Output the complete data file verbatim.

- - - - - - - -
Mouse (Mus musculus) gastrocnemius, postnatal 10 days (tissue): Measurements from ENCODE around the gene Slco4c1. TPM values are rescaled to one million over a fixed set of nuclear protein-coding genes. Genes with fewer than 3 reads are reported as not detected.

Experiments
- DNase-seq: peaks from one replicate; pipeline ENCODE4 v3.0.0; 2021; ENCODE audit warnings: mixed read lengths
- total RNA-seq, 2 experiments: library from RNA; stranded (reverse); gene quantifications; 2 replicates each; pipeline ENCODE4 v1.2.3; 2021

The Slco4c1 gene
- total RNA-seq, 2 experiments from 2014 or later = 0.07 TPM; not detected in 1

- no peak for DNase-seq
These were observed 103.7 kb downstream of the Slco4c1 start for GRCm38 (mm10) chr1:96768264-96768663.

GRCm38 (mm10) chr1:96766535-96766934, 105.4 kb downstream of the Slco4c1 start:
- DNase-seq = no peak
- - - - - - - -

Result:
Mouse (Mus musculus) gastrocnemius, postnatal 10 days (tissue): Measurements from ENCODE around the gene Slco4c1. TPM values are rescaled to one million over a fixed set of nuclear protein-coding genes. Genes with fewer than 3 reads are reported as not detected.

Experiments
- DNase-seq: peaks from one replicate; pipeline ENCODE4 v3.0.0; 2021; ENCODE audit warnings: mixed read lengths
- total RNA-seq, 2 experiments: library from RNA; stranded (reverse); gene quantifications; 2 replicates each; pipeline ENCODE4 v1.2.3; 2021

The Slco4c1 gene
- total RNA-seq, 2 experiments from 2014 or later = 0.07 TPM; not detected in 1

- no peak for DNase-seq
These were observed 103.7 kb downstream of the Slco4c1 start for GRCm38 (mm10) chr1:96768264-96768663.

GRCm38 (mm10) chr1:96766535-96766934, 105.4 kb downstream of the Slco4c1 start:
- DNase-seq = no peak